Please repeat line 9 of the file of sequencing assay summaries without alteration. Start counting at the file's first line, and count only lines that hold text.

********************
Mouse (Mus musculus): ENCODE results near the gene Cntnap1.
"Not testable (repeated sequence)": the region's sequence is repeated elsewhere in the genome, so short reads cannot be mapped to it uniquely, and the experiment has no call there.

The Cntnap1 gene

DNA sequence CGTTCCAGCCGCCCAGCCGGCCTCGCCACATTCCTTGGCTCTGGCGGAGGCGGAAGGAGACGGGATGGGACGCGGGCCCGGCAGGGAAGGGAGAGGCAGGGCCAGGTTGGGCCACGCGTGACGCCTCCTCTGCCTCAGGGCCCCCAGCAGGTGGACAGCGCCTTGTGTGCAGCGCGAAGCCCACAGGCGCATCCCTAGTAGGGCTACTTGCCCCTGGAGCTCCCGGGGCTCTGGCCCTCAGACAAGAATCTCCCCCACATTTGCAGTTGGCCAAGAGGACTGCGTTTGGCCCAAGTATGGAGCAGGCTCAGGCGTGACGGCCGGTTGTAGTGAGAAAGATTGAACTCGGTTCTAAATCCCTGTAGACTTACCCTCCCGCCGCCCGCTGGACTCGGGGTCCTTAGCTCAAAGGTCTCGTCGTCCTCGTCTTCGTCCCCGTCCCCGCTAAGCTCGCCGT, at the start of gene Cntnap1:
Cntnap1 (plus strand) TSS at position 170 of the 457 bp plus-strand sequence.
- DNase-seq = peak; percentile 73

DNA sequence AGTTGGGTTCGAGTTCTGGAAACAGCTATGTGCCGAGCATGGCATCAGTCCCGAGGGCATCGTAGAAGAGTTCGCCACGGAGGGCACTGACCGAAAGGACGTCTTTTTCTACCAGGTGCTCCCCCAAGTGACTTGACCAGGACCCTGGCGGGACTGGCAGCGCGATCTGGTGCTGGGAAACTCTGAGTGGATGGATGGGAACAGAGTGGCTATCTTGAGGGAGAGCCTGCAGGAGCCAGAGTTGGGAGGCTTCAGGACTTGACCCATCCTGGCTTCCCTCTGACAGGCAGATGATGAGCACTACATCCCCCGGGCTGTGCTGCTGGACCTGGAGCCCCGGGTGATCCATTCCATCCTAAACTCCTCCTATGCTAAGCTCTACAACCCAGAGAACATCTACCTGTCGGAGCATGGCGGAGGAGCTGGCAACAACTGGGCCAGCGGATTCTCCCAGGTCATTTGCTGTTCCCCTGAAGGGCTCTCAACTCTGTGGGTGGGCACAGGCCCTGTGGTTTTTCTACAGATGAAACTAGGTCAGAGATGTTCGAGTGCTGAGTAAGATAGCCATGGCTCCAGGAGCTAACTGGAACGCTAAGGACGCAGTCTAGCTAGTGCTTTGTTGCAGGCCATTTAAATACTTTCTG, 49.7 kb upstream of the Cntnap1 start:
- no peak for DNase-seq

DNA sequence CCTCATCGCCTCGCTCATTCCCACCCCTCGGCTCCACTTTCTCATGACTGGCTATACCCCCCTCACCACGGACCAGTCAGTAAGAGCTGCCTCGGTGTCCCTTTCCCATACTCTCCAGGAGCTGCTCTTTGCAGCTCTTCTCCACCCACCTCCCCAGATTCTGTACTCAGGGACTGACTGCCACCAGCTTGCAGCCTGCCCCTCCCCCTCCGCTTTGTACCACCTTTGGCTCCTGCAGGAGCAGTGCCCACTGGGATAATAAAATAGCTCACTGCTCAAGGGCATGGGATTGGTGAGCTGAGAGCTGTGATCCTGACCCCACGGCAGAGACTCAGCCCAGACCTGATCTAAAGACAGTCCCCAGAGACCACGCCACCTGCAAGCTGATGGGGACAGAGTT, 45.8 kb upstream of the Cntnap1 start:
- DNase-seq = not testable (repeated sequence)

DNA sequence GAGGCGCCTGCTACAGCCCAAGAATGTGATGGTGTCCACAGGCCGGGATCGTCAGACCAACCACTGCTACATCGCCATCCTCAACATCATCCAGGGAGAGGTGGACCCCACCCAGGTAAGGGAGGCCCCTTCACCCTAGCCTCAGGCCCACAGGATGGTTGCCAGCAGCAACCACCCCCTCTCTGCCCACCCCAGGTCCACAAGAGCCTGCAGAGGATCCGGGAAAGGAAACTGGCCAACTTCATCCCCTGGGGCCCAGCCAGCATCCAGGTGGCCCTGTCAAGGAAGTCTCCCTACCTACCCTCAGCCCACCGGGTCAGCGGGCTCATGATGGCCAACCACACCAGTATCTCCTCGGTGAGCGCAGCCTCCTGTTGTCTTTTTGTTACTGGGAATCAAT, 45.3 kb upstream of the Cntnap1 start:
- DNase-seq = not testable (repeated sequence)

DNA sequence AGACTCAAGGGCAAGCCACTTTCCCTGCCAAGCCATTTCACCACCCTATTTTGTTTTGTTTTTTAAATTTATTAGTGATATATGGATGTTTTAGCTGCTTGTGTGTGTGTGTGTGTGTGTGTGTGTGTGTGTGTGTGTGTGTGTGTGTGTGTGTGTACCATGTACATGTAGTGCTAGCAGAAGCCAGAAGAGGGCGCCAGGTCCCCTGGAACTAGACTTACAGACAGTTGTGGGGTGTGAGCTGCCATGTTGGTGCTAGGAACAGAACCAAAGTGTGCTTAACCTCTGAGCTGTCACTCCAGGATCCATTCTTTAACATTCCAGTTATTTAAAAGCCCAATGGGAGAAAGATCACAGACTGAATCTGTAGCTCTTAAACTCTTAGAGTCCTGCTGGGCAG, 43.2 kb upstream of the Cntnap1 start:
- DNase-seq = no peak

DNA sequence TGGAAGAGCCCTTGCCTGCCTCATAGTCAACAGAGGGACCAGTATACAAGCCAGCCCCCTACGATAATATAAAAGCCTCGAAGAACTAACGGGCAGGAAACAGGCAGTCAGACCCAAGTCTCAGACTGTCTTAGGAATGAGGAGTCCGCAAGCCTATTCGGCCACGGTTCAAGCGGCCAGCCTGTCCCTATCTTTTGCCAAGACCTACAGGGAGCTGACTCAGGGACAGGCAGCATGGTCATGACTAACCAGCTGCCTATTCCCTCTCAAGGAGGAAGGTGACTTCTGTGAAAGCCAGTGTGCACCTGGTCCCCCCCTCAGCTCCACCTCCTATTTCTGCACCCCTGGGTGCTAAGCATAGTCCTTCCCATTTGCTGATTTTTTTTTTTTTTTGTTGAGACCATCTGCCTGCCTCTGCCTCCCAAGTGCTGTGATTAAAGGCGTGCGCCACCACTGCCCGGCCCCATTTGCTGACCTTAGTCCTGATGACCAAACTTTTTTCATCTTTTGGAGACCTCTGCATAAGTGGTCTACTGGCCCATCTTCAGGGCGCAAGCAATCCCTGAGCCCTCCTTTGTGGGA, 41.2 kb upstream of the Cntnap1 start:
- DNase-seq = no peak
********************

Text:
DNA sequence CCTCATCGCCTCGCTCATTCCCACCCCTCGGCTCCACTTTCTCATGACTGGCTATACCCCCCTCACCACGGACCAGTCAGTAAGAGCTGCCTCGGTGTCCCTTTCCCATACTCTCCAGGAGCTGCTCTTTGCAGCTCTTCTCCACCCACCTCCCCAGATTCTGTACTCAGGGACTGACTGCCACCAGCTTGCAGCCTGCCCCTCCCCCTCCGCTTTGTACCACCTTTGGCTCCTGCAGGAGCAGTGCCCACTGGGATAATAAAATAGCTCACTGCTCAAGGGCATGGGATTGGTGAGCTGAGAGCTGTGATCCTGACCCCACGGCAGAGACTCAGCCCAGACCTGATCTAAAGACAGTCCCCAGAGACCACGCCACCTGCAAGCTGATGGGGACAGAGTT, 45.8 kb upstream of the Cntnap1 start: